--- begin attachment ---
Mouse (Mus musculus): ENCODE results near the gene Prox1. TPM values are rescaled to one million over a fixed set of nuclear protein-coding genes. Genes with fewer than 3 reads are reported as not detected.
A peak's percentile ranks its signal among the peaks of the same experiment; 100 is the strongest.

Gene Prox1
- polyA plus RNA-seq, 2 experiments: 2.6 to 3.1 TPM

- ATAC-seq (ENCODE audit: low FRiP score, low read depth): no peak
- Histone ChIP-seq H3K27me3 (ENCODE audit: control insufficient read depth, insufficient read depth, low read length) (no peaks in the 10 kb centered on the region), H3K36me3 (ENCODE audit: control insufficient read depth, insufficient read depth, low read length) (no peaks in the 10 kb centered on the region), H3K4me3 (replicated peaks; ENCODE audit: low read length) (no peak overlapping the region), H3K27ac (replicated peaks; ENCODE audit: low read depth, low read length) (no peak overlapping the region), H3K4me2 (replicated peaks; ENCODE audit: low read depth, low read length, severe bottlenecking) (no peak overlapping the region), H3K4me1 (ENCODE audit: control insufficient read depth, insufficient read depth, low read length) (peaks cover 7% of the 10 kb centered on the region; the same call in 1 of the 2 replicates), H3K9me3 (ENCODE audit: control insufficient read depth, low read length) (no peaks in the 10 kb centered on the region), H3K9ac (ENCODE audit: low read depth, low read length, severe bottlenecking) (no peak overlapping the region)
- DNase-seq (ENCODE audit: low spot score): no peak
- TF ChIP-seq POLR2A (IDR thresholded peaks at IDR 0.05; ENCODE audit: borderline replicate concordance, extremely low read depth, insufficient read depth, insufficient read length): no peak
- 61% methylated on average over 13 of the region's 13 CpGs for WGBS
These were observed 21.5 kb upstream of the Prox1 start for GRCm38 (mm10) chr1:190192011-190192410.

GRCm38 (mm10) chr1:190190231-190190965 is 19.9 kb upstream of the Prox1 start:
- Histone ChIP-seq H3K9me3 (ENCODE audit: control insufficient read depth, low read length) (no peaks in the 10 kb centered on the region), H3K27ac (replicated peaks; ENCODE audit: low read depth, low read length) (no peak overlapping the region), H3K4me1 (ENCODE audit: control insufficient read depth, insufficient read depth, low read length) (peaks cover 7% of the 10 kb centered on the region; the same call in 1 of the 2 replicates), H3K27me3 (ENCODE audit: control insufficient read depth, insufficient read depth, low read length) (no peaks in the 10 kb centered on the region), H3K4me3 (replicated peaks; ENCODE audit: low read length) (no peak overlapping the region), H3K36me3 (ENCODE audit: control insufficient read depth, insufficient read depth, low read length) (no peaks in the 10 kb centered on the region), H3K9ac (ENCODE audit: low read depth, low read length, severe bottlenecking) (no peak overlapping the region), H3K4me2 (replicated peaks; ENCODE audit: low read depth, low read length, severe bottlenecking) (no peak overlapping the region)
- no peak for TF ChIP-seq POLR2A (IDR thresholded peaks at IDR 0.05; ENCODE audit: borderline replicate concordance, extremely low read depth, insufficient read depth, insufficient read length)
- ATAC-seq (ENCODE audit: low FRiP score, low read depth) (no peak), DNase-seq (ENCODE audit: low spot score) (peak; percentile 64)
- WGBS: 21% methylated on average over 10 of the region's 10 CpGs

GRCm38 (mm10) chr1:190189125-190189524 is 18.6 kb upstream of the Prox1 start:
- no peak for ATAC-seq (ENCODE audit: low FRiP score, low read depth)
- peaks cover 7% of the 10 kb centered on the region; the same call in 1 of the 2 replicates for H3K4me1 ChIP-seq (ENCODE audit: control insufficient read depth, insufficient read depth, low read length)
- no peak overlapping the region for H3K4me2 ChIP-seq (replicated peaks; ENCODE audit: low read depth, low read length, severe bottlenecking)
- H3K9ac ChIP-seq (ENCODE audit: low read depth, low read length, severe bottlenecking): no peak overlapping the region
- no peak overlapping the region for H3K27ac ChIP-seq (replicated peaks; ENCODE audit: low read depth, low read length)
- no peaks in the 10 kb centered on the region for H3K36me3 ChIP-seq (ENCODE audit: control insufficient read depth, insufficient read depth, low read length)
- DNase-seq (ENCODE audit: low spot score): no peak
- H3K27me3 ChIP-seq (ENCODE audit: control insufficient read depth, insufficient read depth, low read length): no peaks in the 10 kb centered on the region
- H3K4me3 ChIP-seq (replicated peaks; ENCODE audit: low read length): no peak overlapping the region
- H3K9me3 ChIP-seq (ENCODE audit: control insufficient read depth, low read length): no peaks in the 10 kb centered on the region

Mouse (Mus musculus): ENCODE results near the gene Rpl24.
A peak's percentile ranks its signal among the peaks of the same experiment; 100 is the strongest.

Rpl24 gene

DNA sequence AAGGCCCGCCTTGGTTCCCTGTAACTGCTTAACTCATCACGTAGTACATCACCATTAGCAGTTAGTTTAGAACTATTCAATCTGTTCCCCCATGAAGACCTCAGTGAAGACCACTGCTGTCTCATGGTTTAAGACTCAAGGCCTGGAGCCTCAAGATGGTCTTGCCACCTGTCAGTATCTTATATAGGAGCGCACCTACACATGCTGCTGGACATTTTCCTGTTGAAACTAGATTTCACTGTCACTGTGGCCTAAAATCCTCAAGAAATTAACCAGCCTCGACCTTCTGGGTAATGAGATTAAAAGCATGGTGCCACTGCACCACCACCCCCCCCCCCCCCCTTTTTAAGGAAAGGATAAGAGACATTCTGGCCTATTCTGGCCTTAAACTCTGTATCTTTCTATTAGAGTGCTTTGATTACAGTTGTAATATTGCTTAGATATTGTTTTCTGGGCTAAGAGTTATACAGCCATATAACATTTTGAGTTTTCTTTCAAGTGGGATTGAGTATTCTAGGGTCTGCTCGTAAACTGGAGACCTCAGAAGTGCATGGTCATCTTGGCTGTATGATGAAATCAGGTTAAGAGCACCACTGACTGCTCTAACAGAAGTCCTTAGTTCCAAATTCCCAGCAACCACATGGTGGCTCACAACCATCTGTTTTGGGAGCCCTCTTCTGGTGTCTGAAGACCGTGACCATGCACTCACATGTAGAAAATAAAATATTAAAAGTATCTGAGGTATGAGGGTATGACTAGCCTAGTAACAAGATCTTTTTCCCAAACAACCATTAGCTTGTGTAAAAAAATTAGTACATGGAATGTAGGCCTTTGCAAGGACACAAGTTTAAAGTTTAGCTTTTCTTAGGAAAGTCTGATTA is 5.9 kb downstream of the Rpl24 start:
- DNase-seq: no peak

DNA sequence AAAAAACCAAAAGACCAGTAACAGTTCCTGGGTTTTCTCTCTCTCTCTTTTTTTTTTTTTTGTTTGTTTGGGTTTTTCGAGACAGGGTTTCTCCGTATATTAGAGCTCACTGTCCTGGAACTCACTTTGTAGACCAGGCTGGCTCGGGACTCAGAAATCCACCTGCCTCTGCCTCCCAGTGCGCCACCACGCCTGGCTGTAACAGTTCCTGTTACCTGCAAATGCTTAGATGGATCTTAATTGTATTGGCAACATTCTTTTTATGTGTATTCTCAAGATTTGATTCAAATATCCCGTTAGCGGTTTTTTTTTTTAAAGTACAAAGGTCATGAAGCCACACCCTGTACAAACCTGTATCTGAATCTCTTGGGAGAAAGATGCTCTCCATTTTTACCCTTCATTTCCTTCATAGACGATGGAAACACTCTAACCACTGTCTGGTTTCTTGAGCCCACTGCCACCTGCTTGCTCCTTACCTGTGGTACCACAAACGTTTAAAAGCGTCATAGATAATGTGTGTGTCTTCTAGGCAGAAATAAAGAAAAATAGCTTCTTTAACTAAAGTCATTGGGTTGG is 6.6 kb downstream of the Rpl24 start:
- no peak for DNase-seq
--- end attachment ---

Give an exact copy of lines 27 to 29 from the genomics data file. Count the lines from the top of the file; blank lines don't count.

Mouse (Mus musculus): ENCODE results near the gene Rpl24.
A peak's percentile ranks its signal among the peaks of the same experiment; 100 is the strongest.

Rpl24 gene